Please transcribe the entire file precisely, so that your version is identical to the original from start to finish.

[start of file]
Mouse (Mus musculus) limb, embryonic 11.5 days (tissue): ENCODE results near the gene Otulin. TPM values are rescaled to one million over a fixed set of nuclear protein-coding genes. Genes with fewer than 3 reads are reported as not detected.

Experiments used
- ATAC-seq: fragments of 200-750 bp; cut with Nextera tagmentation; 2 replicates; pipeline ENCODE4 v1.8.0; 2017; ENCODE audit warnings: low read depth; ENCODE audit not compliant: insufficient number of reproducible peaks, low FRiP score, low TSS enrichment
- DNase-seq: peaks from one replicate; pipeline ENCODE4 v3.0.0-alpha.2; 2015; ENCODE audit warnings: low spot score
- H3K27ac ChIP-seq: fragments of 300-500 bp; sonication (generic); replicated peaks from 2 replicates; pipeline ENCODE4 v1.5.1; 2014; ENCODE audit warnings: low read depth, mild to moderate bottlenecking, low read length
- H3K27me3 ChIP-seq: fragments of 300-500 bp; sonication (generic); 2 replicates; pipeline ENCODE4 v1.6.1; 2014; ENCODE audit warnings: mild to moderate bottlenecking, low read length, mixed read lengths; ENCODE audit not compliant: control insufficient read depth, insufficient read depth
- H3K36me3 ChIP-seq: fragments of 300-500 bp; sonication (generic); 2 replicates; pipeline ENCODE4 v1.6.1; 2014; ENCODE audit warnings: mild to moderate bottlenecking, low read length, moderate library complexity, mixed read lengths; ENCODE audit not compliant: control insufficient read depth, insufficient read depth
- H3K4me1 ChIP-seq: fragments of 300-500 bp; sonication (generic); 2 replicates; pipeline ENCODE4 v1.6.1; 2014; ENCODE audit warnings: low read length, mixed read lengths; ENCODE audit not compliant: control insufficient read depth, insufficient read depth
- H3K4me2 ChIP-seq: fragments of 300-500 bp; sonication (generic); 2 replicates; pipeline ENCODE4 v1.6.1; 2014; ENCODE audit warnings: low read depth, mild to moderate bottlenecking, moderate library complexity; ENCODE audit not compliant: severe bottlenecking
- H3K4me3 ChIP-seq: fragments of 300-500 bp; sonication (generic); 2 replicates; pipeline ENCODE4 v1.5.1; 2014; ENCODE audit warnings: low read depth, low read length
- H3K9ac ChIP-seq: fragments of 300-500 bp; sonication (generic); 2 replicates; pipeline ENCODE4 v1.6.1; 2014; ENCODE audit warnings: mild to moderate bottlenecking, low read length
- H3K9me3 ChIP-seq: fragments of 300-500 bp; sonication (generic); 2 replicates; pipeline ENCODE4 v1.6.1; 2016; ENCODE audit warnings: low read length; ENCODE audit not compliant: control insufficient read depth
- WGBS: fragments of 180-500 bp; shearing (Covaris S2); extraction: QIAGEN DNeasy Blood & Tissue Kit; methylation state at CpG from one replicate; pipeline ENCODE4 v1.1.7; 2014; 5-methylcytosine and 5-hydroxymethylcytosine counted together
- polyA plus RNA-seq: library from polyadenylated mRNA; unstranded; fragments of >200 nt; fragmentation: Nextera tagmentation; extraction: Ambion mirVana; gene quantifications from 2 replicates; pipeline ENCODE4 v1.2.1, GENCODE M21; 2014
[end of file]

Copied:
Mouse (Mus musculus) limb, embryonic 11.5 days (tissue): ENCODE results near the gene Otulin. TPM values are rescaled to one million over a fixed set of nuclear protein-coding genes. Genes with fewer than 3 reads are reported as not detected.

Experiments used
- ATAC-seq: fragments of 200-750 bp; cut with Nextera tagmentation; 2 replicates; pipeline ENCODE4 v1.8.0; 2017; ENCODE audit warnings: low read depth; ENCODE audit not compliant: insufficient number of reproducible peaks, low FRiP score, low TSS enrichment
- DNase-seq: peaks from one replicate; pipeline ENCODE4 v3.0.0-alpha.2; 2015; ENCODE audit warnings: low spot score
- H3K27ac ChIP-seq: fragments of 300-500 bp; sonication (generic); replicated peaks from 2 replicates; pipeline ENCODE4 v1.5.1; 2014; ENCODE audit warnings: low read depth, mild to moderate bottlenecking, low read length
- H3K27me3 ChIP-seq: fragments of 300-500 bp; sonication (generic); 2 replicates; pipeline ENCODE4 v1.6.1; 2014; ENCODE audit warnings: mild to moderate bottlenecking, low read length, mixed read lengths; ENCODE audit not compliant: control insufficient read depth, insufficient read depth
- H3K36me3 ChIP-seq: fragments of 300-500 bp; sonication (generic); 2 replicates; pipeline ENCODE4 v1.6.1; 2014; ENCODE audit warnings: mild to moderate bottlenecking, low read length, moderate library complexity, mixed read lengths; ENCODE audit not compliant: control insufficient read depth, insufficient read depth
- H3K4me1 ChIP-seq: fragments of 300-500 bp; sonication (generic); 2 replicates; pipeline ENCODE4 v1.6.1; 2014; ENCODE audit warnings: low read length, mixed read lengths; ENCODE audit not compliant: control insufficient read depth, insufficient read depth
- H3K4me2 ChIP-seq: fragments of 300-500 bp; sonication (generic); 2 replicates; pipeline ENCODE4 v1.6.1; 2014; ENCODE audit warnings: low read depth, mild to moderate bottlenecking, moderate library complexity; ENCODE audit not compliant: severe bottlenecking
- H3K4me3 ChIP-seq: fragments of 300-500 bp; sonication (generic); 2 replicates; pipeline ENCODE4 v1.5.1; 2014; ENCODE audit warnings: low read depth, low read length
- H3K9ac ChIP-seq: fragments of 300-500 bp; sonication (generic); 2 replicates; pipeline ENCODE4 v1.6.1; 2014; ENCODE audit warnings: mild to moderate bottlenecking, low read length
- H3K9me3 ChIP-seq: fragments of 300-500 bp; sonication (generic); 2 replicates; pipeline ENCODE4 v1.6.1; 2016; ENCODE audit warnings: low read length; ENCODE audit not compliant: control insufficient read depth
- WGBS: fragments of 180-500 bp; shearing (Covaris S2); extraction: QIAGEN DNeasy Blood & Tissue Kit; methylation state at CpG from one replicate; pipeline ENCODE4 v1.1.7; 2014; 5-methylcytosine and 5-hydroxymethylcytosine counted together
- polyA plus RNA-seq: library from polyadenylated mRNA; unstranded; fragments of >200 nt; fragmentation: Nextera tagmentation; extraction: Ambion mirVana; gene quantifications from 2 replicates; pipeline ENCODE4 v1.2.1, GENCODE M21; 2014